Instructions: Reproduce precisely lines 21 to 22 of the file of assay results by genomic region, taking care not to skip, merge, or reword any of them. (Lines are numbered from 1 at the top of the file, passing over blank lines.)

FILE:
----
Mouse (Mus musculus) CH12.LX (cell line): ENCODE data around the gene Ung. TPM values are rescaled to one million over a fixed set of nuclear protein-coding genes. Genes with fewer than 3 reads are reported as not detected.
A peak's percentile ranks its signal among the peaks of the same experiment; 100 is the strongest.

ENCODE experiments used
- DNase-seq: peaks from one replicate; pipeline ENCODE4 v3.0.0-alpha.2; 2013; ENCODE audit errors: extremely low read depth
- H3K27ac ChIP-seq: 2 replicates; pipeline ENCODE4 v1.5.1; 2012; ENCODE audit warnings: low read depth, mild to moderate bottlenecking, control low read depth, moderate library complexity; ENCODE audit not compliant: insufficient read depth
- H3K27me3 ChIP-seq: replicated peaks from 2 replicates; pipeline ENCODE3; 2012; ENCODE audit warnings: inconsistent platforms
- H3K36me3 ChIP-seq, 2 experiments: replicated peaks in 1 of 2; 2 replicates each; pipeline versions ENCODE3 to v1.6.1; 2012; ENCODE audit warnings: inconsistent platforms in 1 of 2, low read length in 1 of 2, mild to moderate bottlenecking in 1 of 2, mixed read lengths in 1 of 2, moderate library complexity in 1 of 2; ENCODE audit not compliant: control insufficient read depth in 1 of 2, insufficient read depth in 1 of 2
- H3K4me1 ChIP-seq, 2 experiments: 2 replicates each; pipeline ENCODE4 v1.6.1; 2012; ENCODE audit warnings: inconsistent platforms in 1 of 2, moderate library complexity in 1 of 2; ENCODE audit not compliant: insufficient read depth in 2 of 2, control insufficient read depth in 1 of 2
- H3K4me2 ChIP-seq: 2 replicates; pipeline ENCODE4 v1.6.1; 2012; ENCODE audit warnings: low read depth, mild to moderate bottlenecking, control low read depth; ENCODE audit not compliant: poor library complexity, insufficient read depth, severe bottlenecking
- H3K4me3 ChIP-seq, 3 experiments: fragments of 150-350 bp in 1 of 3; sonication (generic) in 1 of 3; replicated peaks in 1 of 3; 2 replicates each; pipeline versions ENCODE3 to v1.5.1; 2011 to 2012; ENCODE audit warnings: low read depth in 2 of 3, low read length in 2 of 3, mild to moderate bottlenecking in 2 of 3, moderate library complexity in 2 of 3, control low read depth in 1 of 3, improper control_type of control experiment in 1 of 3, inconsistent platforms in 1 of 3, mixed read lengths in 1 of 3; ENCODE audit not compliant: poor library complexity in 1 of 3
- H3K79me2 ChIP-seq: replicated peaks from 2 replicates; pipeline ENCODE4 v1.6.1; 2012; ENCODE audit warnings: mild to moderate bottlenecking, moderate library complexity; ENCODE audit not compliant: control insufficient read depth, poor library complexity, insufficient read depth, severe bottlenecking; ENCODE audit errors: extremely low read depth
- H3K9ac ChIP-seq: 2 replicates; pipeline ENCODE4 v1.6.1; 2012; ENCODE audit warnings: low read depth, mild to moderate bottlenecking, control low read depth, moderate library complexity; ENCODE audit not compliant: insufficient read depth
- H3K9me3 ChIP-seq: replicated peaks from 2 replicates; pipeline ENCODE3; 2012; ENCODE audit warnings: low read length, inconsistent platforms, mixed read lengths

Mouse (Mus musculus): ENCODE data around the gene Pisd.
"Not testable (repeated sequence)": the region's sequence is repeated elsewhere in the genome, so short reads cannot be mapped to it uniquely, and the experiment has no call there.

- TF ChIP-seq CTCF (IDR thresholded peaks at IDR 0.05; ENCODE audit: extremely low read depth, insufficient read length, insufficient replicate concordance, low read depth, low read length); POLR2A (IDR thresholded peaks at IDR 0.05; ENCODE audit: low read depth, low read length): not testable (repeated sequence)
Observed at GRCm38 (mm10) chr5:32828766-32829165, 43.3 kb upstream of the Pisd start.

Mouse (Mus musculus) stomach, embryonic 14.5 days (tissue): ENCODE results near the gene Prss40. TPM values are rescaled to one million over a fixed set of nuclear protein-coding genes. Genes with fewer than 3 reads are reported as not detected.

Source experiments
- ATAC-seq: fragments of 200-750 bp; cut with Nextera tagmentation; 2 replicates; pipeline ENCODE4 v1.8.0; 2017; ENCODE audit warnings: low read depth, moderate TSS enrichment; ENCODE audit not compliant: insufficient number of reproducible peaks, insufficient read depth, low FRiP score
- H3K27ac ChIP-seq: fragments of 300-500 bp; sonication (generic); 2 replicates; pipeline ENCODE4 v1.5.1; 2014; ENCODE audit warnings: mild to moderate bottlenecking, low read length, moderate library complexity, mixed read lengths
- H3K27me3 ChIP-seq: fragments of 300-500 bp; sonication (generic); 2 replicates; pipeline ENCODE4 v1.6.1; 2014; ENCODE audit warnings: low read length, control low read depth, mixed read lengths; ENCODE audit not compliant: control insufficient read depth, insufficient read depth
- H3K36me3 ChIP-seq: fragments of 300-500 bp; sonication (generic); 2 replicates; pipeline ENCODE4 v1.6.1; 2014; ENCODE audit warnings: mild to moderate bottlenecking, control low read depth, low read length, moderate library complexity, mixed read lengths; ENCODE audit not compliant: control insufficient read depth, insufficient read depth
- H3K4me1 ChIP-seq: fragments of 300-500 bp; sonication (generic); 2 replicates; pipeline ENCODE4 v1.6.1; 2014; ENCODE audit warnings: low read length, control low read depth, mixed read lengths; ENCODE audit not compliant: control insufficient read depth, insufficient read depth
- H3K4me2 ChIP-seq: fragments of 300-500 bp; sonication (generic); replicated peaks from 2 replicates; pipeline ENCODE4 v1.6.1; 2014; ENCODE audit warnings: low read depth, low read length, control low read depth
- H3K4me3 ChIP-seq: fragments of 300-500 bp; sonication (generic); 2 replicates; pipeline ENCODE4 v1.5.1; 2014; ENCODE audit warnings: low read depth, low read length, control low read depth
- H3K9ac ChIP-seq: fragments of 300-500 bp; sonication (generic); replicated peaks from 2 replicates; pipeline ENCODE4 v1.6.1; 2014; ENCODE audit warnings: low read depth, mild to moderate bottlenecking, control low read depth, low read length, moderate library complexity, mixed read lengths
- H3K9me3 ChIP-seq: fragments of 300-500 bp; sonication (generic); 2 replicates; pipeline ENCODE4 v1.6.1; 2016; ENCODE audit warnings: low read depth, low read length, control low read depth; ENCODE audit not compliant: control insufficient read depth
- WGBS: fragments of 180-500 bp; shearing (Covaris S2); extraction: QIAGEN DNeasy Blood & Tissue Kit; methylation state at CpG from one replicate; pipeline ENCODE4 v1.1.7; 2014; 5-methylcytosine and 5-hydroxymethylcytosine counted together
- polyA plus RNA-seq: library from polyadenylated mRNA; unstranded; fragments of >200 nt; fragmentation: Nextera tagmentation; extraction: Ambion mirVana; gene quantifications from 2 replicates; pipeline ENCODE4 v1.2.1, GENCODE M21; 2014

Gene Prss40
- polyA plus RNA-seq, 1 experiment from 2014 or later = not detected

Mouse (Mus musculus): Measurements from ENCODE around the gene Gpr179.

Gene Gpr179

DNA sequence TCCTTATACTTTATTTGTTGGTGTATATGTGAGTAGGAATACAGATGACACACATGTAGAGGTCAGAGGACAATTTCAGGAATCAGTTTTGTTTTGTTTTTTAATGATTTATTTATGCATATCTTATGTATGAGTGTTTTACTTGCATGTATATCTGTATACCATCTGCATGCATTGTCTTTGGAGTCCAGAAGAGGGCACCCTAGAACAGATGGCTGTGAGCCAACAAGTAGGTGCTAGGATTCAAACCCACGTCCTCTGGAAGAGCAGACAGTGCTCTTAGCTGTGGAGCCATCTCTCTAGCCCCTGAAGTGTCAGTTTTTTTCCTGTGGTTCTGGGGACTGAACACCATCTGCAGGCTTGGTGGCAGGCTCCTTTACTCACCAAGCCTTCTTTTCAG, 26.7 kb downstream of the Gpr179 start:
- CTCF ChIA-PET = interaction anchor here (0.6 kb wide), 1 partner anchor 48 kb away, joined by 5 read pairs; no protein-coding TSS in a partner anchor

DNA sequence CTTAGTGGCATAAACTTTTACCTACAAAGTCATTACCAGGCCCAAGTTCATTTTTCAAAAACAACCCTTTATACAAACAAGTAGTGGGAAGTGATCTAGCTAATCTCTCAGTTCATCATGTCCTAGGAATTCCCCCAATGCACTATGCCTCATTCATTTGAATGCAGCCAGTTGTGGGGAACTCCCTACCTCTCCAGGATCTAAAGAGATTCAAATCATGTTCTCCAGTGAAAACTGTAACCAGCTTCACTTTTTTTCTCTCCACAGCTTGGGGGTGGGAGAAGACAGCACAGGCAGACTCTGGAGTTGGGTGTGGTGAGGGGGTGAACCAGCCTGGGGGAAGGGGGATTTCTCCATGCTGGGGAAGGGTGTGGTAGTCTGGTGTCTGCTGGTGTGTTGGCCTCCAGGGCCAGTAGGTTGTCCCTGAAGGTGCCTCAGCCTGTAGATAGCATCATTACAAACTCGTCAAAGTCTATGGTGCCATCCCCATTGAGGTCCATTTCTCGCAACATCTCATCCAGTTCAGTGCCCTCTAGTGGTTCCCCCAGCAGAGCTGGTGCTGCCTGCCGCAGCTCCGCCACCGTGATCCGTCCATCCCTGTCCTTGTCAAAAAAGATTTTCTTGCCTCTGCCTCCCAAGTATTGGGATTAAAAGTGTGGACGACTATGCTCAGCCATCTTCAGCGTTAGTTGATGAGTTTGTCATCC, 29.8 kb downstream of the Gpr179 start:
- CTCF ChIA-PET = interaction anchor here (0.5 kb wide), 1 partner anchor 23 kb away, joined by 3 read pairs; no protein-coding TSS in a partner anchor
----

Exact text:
- H3K27ac ChIP-seq: fragments of 300-500 bp; sonication (generic); 2 replicates; pipeline ENCODE4 v1.5.1; 2014; ENCODE audit warnings: mild to moderate bottlenecking, low read length, moderate library complexity, mixed read lengths
- H3K27me3 ChIP-seq: fragments of 300-500 bp; sonication (generic); 2 replicates; pipeline ENCODE4 v1.6.1; 2014; ENCODE audit warnings: low read length, control low read depth, mixed read lengths; ENCODE audit not compliant: control insufficient read depth, insufficient read depth